The Hustle: One Team and Ten Lives in Black and White

The Hustle: One Team and Ten Lives in Black and White

by Doug Merlino

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Overview

The experiment was dreamed up by two fathers, one white, one black. What would happen, they wondered, if they mixed white players from an elite Seattle private school and black kids from the inner city on a basketball team? The team's season unfolded like a perfectly scripted sports movie: The ragtag group of boys gelled together to win the league championship. The experiment was deemed a success.

But was it? How did crossing lines of class, race, and wealth affect the lives of these ten boys? Two decades later, Doug Merlino, who played on the team, returned to find his teammates. The result is a complex, gripping, and at times unsettling story. An instant classic of narrative nonfiction, The Hustle tells the stories of ten teammates set before a background of sweeping social and economic change, capturing the ways race, money, and opportunity shape our lives.

Product Details

ISBN-13: 9781608192595
Publisher: Bloomsbury USA
Publication date: 01/31/2012
Pages: 320
Sales rank: 658,143
Product dimensions: 5.56(w) x 8.54(h) x 0.84(d)

About the Author

Doug Merlino is a veteran journalist who has written for Wired, Men's Journal, Legal Affairs, and many other publications. He previously lived in Budapest after leaving Seattle. He now lives in New York with his wife.

Table of Contents

Part 1 The Season 1

One for All 3

Black Seattle/White Seattle 13

You'll All Work for Us Someday 36

More Than Just Running Up and Down the Floor 52

Welfare Queens, the Huxtables, and Unlikely Champions 70

Part 2 Transitions 83

Moving On 85

Part 3 Money, Work, Career 109

Strictly for the Money 111

Boom, Bust 130

Gentrified 146

Saved 155

The System 171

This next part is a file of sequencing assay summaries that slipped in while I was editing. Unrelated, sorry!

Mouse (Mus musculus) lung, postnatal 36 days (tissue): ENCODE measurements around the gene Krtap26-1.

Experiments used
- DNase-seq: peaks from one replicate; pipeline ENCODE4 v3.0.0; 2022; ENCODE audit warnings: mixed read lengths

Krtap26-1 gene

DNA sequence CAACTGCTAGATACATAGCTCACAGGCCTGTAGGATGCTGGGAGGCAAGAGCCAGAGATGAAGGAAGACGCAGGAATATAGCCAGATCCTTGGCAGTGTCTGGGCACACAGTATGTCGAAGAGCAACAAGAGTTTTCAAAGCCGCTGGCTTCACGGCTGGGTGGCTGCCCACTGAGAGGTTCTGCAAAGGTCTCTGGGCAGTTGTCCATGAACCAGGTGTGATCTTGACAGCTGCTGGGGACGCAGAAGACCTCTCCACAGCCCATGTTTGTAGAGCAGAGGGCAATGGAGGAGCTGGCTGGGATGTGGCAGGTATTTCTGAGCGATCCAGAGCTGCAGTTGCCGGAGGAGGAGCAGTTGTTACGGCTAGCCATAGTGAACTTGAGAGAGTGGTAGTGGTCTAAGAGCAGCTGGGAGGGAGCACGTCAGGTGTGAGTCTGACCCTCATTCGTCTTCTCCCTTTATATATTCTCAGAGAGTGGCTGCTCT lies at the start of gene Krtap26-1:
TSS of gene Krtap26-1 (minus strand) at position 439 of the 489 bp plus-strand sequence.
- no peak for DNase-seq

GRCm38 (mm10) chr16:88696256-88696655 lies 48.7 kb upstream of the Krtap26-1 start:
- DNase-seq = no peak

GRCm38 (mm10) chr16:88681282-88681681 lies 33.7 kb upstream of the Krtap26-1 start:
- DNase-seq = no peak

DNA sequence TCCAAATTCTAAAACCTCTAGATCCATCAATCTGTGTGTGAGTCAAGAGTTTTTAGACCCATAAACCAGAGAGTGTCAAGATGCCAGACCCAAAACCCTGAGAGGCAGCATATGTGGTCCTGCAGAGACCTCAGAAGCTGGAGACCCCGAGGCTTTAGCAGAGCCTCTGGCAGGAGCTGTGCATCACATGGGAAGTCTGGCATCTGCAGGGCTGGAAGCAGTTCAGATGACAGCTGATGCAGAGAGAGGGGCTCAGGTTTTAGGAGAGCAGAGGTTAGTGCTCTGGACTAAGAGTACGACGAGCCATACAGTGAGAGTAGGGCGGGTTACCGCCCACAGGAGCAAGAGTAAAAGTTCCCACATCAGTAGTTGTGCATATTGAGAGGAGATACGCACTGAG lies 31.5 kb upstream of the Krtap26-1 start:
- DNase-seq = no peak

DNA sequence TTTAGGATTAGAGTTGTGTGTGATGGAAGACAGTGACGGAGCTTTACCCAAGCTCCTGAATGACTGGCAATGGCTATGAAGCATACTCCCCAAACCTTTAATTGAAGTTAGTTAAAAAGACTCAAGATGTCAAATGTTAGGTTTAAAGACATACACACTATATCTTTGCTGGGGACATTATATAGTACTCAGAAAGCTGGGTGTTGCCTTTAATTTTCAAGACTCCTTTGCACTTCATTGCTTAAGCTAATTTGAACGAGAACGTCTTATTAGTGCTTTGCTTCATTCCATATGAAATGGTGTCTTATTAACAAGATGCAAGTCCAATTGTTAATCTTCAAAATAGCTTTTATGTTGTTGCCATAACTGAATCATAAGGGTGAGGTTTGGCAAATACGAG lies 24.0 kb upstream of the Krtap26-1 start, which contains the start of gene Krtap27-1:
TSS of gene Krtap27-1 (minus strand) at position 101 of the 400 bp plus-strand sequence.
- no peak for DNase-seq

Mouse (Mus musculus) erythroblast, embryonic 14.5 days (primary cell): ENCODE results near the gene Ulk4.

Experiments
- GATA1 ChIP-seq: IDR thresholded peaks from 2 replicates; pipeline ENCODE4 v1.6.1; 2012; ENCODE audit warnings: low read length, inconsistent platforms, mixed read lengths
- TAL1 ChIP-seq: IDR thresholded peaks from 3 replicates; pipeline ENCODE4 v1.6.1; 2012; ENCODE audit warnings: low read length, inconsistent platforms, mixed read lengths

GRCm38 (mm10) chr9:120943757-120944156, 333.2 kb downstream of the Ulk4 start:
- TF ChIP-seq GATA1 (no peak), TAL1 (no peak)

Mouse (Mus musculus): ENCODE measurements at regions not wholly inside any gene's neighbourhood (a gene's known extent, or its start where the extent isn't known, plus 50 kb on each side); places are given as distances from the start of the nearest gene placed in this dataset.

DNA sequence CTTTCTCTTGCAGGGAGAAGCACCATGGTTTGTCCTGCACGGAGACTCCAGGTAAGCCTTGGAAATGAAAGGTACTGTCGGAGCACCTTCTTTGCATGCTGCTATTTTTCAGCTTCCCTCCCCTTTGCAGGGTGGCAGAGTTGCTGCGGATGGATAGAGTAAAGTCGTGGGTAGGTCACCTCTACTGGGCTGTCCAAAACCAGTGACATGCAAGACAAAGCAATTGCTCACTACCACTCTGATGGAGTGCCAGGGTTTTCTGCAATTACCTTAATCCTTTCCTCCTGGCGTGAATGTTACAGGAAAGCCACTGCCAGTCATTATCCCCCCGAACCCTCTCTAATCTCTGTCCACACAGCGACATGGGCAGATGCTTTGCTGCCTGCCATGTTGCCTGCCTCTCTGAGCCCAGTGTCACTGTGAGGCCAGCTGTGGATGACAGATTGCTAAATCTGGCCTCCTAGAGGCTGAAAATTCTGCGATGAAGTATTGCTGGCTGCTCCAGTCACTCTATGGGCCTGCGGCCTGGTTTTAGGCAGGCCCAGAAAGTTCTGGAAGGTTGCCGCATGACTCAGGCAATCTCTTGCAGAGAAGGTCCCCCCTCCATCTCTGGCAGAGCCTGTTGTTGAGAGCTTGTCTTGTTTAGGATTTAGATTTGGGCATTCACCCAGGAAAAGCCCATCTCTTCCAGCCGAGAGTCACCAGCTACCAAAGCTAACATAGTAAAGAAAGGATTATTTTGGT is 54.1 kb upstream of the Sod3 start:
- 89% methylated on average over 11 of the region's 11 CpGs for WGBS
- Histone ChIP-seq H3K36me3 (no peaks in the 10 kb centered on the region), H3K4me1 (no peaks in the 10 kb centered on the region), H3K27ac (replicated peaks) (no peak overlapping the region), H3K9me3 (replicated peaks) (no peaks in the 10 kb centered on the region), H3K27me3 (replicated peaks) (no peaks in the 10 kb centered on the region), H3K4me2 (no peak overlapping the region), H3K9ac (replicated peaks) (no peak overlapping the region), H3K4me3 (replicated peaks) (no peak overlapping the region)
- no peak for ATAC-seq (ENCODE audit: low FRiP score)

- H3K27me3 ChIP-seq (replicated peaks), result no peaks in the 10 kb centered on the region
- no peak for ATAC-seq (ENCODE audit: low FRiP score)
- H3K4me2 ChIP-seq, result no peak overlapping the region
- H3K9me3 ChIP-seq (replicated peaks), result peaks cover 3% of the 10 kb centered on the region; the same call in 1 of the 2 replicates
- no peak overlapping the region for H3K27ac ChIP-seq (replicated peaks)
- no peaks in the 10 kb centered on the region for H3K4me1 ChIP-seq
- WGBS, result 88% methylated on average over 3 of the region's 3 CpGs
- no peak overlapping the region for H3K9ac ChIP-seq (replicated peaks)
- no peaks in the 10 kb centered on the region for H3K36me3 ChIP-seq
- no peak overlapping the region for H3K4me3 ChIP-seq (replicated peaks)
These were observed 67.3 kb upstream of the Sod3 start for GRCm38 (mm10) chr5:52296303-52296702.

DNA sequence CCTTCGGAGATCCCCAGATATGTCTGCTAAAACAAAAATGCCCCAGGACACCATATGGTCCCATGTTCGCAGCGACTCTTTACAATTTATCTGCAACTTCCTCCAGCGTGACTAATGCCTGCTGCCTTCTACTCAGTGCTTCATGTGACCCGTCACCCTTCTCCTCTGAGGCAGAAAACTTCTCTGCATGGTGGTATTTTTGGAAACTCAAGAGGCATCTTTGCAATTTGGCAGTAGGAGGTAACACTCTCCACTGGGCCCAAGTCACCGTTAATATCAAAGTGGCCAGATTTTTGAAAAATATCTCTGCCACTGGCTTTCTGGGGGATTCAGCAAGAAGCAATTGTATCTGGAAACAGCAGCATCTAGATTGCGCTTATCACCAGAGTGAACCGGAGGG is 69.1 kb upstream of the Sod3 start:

Part 4 Schools 189

Our Kids Are Not Getting What They Need 191

Between Two Worlds 208

Lakeside Revisited 222

Part 5 Structure and Manhood 251

What It Means to Be a Man 253

Play Hard and Keep it Clean 270

Acknowledgments 293

Notes on the Sources 295

Index 298

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Hustle: One Team and Ten Lives in Black and White 3.8 out of 5 based on 0 ratings. 17 reviews.
Aradanryl More than 1 year ago
The Hustle is one of those books that will linger in my heart and mind for a long time. Once started, I was mesmerized until the last page was read. The description said "The result is a complex, gripping, and, at times, unsettling story." In my opinion, this book far exceeded that. This is a book about far more than what happened to 10 boys on a basketball team. Perhaps because of the author's journalistic background, there is a definite lack of condemnation in the book, even when describing difficult, heart-wrenching issues. This underlying respect for the reader's ability to evaluate the situation without being told what to think/feel was immensely appealing to me. Equally impressive was the masterly weaving of historical context throughout the book, creating a multi-layered story that provided the information necessary to understand the individual stories within the context of past and present. I learned a lot without ever feeling it was interfering with the story. And it changed how I look at some issues, for the better. Perfect for book clubs. A heart-felt thank you to the author, Doug Merlino, and all the members of the team, for sharing their lives in such a deeply moving way. *This book is crossposted from Goodreads. The book was provided free through the Goodreads First Reads program with the expectation of an honest review. My opinions are my own.
janemarieprice on LibraryThing More than 1 year ago
I¿m a bit unsure how to approach reviewing this book. Framed as the story of a mixed race youth basketball team formed in 1980s Seattle, the book speaks more about race relations in general, the fractious neighborhoods in post-segregation America, and how this affects our lives. Merlino, after reading about the murder of one of his teammates, sets out to track down all the members of the team and see what has happened in their lives. The white students, all of the most prestigious private school in Seattle, are very successful, while the black students range from somewhat successful to almost without hope. While the story is interesting, it is also unsurprising. These are the things we see and live every day ¿ a team of demographic statistics ¿ which makes for a pretty depressing read. Merlino doesn¿t try to offer any easy answers, or even suggest that the team changed their lives in any large way. But at the same time, he does think that it was meaningful and ultimately a good thing. I suppose that¿s why I find myself so conflicted. The book is well written, and entertaining, but I don¿t feel like I came to any conclusions or learned anything I didn¿t already know.
EmScape on LibraryThing More than 1 year ago